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In Iraq, the bombing of a sacred Shiite shrine has set off a wave of sectarian violence that is rekindling fears of an escalated civil war. At least 60 people have been killed since the Askariya shrine was attacked Wednesday. The dead include Al-Aarabiya TV reporter Atwar Bahjat and two members of her crew. Three Sunni imams have also been reported killed. Adel Abdul Mahdi, a Shiite Iraqi Vice-President, said: "This is as 9/11 in the United States." USA Today is reporting at least 90 Sunni mosques came under attack in violent reprisals. In Basra, about 10 foreign prisoners were removed from a local jail and executed. In Baghdad, the offices of the Iraqi Islamic Party — the country’s largest Sunni group —- were attacked. Iraqi Islam Party head Tareq Al-Hashimi said: "The Iraqi Islamic party consider the attacks on mosques and the party buildings as historical crimes that demand an official stand from all (Iraqis) and to put an end to these crimes, confronting the perpetrators before it will be too late for that. We are calling on demonstrators to show self— restraint and not to be drawn behind a sectarian tension in which there will be no winner or a loser."
In others news, a new study from the group Human Rights First has found that nearly 100 prisoners in US custody have died in Iraq and Afghanistan in the last three and a half years. At least 34 deaths were due to suspected or confirmed homicides. Another 11 deaths were deemed suspicious and up to twelve deaths were caused by lethal torture. The report found that most deaths went un-punished. The report comes one week after a set of new photographs were released showing prisoner abuse at the US-run Abu Ghraib.
In Nigeria, 100 people have reportedly been killed and thousands displaced in fighting sparked by continuing protests against cartoons depicting the Prophet Mohammed. The BBC is reporting that groups of Christians wielding clubs and machetes rampaged through northern communities Wednesday attacking any members of the Muslim community they could find. Police officials reported that 11,000 people, mostly Muslims from the north, have fled their homes in fear of the violence.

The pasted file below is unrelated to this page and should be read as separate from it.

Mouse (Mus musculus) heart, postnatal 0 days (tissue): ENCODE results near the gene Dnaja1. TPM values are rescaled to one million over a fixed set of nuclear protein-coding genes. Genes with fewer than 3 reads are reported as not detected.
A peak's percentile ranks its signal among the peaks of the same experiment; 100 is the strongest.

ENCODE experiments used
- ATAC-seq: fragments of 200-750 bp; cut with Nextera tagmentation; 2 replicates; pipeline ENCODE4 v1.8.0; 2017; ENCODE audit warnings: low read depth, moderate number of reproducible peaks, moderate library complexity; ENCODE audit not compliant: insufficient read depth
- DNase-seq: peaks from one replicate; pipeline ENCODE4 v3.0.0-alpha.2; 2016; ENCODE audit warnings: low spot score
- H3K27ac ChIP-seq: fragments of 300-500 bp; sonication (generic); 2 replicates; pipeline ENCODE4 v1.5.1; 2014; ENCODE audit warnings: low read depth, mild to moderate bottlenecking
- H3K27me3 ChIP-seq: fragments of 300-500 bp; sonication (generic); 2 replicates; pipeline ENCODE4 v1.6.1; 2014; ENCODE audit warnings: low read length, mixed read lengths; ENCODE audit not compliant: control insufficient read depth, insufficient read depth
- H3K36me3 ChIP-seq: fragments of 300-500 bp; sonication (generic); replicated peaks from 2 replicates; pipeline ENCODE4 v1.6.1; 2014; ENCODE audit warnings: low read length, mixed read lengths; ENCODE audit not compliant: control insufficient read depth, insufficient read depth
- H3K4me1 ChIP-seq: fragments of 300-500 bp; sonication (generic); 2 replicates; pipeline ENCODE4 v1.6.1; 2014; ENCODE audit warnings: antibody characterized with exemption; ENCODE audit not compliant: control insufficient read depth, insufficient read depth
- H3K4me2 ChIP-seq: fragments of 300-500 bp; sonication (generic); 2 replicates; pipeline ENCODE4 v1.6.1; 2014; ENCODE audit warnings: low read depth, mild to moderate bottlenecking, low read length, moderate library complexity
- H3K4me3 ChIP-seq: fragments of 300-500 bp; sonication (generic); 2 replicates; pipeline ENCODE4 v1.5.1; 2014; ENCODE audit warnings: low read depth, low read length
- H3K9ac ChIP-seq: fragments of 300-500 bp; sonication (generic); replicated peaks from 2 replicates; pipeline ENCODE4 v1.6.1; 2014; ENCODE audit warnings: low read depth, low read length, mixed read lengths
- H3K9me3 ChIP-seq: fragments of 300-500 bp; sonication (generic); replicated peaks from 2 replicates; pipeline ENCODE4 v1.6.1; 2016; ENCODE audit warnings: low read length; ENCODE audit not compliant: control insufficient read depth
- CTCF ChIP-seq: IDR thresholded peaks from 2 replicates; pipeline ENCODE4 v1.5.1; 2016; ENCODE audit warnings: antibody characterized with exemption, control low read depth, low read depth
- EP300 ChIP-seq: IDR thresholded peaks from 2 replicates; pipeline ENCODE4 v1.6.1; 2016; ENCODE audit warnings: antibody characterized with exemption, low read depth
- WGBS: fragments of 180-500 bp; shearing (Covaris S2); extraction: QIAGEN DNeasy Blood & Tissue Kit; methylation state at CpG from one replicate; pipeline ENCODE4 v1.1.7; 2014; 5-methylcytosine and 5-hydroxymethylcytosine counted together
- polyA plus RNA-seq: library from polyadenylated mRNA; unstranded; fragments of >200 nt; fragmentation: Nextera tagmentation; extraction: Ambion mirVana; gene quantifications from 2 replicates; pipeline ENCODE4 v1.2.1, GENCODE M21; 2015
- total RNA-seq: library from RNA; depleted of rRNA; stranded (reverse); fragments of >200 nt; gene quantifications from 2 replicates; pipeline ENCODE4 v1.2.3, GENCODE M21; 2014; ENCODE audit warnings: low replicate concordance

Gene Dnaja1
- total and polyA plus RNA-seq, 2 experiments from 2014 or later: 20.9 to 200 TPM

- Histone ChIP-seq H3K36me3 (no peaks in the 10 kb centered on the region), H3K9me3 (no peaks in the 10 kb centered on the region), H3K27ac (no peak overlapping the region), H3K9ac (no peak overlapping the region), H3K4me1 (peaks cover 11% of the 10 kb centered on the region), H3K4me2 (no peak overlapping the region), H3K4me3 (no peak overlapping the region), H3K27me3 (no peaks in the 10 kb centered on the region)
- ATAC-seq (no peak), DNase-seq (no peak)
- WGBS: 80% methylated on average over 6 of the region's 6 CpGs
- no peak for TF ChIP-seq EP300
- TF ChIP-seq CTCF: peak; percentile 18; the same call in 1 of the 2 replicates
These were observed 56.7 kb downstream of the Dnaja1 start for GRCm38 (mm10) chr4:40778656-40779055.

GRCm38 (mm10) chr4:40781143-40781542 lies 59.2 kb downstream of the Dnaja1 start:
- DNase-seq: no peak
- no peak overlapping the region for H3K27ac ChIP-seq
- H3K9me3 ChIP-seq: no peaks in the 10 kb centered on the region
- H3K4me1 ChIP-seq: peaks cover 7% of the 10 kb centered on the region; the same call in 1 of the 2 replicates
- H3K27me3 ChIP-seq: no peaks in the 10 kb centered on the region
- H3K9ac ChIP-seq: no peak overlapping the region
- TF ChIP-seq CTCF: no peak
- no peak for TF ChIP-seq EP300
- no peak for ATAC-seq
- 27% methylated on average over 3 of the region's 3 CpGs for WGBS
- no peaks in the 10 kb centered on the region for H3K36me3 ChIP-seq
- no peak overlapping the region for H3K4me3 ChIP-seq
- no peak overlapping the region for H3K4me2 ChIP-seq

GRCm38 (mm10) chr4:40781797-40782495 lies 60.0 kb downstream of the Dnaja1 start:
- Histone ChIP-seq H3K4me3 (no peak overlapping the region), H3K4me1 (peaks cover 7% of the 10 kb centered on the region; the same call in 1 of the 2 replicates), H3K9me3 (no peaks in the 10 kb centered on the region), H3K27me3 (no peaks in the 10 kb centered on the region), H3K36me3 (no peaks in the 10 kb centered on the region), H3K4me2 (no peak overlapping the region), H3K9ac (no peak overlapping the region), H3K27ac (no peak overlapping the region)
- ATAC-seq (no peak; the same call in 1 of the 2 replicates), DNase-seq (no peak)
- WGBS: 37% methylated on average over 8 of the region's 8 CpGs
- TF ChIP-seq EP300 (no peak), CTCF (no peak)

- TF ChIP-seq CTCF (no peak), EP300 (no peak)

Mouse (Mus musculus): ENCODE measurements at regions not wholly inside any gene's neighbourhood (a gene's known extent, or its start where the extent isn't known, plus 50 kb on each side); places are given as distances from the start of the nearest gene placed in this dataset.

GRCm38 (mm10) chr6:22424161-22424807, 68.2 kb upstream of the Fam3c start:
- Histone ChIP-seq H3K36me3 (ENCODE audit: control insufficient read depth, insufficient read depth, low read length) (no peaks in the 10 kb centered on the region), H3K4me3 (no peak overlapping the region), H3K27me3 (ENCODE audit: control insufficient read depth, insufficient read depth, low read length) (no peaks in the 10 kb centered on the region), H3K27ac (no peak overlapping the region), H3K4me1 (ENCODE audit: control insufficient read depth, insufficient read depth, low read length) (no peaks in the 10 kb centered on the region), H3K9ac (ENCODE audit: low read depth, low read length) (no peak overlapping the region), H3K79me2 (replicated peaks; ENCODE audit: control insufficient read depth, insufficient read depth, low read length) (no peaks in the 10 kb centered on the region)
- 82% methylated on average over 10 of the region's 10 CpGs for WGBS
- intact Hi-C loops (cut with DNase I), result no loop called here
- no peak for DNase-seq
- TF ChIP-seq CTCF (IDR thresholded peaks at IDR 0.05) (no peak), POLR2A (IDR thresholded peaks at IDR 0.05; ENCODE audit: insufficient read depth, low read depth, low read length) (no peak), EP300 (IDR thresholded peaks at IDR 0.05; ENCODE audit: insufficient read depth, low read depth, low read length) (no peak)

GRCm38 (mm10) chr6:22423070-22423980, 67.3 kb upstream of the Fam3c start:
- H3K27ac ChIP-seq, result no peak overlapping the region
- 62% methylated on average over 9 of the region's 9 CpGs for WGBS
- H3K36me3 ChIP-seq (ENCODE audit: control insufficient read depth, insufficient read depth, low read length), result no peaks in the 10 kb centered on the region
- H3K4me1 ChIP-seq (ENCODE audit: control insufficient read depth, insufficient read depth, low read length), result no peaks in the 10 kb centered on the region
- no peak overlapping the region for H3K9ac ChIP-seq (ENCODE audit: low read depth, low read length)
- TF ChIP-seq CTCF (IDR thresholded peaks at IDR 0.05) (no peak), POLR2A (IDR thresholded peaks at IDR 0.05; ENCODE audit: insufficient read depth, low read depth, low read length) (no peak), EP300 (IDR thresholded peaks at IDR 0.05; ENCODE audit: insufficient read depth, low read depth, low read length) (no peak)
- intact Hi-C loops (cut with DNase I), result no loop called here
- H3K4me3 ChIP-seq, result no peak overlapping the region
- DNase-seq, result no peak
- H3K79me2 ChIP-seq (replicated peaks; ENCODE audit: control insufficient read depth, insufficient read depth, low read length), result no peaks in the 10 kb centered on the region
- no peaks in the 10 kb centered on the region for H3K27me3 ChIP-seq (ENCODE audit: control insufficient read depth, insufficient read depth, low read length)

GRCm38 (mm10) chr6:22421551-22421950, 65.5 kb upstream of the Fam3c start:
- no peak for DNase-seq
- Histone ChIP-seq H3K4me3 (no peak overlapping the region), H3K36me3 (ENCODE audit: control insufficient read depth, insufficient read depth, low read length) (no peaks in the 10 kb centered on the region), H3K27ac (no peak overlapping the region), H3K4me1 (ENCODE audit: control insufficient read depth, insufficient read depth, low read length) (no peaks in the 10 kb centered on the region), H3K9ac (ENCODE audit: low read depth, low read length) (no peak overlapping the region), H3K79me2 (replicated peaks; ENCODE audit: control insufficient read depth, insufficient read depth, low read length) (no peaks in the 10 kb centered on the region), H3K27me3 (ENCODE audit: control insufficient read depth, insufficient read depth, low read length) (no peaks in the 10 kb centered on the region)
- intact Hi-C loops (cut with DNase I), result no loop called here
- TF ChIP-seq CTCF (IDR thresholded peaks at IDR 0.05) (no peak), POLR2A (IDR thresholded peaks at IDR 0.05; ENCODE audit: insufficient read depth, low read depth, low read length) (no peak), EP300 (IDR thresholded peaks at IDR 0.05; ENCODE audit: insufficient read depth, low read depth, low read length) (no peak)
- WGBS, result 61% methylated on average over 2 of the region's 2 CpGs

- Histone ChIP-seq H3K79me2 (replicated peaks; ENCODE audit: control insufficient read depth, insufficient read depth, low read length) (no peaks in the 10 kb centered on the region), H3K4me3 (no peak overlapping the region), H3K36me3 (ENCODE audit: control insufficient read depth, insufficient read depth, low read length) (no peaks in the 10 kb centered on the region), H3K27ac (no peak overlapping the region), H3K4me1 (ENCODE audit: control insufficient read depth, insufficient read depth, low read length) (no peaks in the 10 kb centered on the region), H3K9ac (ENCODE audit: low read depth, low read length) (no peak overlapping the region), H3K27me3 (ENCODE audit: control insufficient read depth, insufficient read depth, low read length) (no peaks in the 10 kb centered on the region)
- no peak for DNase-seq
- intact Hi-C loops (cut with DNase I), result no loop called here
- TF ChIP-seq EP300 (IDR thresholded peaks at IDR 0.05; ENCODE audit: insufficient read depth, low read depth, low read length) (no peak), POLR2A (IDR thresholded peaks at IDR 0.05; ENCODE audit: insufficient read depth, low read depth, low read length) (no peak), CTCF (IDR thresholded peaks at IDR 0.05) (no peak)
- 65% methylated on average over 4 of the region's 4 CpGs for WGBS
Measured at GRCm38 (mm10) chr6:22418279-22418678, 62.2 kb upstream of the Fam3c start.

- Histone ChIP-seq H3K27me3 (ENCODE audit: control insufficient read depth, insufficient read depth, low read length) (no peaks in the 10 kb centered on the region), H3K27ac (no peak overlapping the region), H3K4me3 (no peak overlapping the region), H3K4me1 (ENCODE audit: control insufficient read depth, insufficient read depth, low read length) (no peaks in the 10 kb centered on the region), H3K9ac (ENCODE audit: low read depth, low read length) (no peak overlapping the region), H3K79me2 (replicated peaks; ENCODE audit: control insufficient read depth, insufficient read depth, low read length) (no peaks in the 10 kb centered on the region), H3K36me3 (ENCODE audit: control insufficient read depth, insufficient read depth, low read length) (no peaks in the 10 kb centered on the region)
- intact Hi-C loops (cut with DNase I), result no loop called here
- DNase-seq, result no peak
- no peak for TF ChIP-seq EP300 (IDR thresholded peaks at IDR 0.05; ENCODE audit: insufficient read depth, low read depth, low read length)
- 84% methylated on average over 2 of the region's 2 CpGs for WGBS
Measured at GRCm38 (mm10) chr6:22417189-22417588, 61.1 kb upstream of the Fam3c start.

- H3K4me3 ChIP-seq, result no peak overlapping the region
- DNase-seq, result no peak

Meanwhile, the Movement for the Emancipation of the Niger Delta is threatening to kill nine foreign oil workers taken captive Saturday. The workers include three US citizens. The kidnappings came just days after military raids reportedly targeted local villages. Rebel attacks on oil installations have cut back Nigeria’s oil exports by one-fifth, and forced foreign oil company Royal Dutch Shell to suspend its operations in the Niger Delta.
This news on Afghanistan — the head of Canada’s contingent to the NATO force in the country said foreign troops will be there for "years and years." Major General Michel Gauthier made the comments in an interview published in the Guardian of London today. The non-US contingent is set to increase to 16,000 troops in the coming months, in addition to the 20,000 US troops currently there.
This news on Haiti — In his first major public remarks since winning this month’s national elections, Haitian president-elect Rene Preval said ousted President Jean Bertrand Aristide would be welcome to return home. He said: "My position is simple on President Aristide and any other citizen who wants to come to Haiti. Article 41 of the Haitian Constitution says that no Haitian needs a visa to enter or leave the country." Preval has reportedly been warned by several foreign government’s against Aristide’s return. On Wednesday, US State Department spokesperson Adam Ereli said: "Aristide is from the past. We’re looking to the future."
In South Dakota, state legislators voted Wednesday to ban all abortions unless they’re performed to save the life of the woman. The New York Times notes the law makes South Dakota "the first state in 14 years to start a direct legal attack on Roe v. Wade." Some abortion opponents said the vote was motivated by recent changes to the Supreme Court, with two Bush nominees — John Roberts and Samuel Alito — having been appointed in recent months.
In other news, Defense Secretary Donald Rumsfeld has reversed his claim that the Pentagon has stopped planting news stories in the Iraqi media. Rumsfeld had made the claim on two separate occasions Friday. But on Tuesday, Rumsfeld said: "I don’t have knowledge as to whether it’s been stopped. I do have knowledge it was put under review. I was correctly informed. And I just misstated the facts."
And Lawrence Summers has announced he will step down as President of Harvard University at the end of the academic year. Summers created a firestorm one year ago for suggesting women have less innate scientific ability than men. Early in his tenure, Summers clashed with several black studies professors, including Cornell West, who ended up leaving the university. Pressure on Summers to resign intensified after Harvard’s Faculty of Arts and Sciences passed a no-confidence vote last March. Another no confidence vote had been scheduled for next week. Summers has a history of making controversial statements. In 1991, while working for the World Bank, Summers wrote an infamous memo that advocated exporting the pollution of industrialized countries to the Third World, which he called: "underpolluted."
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